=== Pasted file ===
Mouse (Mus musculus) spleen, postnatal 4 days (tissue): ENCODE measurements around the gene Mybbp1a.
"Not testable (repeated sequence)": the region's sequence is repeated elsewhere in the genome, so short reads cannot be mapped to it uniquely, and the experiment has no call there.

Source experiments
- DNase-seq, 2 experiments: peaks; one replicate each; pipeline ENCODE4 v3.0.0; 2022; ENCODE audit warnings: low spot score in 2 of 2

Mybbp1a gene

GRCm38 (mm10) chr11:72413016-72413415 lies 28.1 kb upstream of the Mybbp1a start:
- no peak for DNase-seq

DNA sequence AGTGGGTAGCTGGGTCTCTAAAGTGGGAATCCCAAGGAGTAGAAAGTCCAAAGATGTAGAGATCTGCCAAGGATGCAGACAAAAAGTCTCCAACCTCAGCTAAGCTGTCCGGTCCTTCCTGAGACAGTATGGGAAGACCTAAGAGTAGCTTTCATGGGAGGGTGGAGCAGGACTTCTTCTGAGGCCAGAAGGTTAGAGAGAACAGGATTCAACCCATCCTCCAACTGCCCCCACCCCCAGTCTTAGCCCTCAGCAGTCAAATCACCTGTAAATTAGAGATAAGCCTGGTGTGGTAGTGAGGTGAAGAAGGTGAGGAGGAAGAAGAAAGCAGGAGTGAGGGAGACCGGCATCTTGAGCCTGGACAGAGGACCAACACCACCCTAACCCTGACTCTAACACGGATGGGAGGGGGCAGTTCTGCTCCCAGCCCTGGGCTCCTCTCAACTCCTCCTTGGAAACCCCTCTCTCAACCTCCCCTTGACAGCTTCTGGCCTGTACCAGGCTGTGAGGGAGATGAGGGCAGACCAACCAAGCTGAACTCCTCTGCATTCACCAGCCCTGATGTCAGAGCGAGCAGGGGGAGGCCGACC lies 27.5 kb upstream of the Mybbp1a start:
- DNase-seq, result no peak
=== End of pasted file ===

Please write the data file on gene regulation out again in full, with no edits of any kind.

Mouse (Mus musculus) spleen, postnatal 4 days (tissue): ENCODE measurements around the gene Mybbp1a.
"Not testable (repeated sequence)": the region's sequence is repeated elsewhere in the genome, so short reads cannot be mapped to it uniquely, and the experiment has no call there.

Source experiments
- DNase-seq, 2 experiments: peaks; one replicate each; pipeline ENCODE4 v3.0.0; 2022; ENCODE audit warnings: low spot score in 2 of 2

Mybbp1a gene

GRCm38 (mm10) chr11:72413016-72413415 lies 28.1 kb upstream of the Mybbp1a start:
- no peak for DNase-seq

DNA sequence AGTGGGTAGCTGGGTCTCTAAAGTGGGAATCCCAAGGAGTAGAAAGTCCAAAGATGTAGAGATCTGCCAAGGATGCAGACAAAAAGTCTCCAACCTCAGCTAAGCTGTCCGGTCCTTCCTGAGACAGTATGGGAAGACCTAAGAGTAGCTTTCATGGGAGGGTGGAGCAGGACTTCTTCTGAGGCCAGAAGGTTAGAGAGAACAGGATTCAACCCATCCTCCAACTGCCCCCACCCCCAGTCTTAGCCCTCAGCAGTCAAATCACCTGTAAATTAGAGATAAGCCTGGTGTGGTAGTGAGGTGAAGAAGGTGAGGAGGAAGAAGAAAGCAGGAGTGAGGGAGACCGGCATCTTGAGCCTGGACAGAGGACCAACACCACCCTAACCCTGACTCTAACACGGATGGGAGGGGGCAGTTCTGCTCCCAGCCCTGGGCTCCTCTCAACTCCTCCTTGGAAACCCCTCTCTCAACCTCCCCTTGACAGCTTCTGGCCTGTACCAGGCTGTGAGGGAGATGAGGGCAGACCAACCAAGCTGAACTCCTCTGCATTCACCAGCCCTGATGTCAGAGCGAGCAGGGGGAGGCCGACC lies 27.5 kb upstream of the Mybbp1a start:
- DNase-seq, result no peak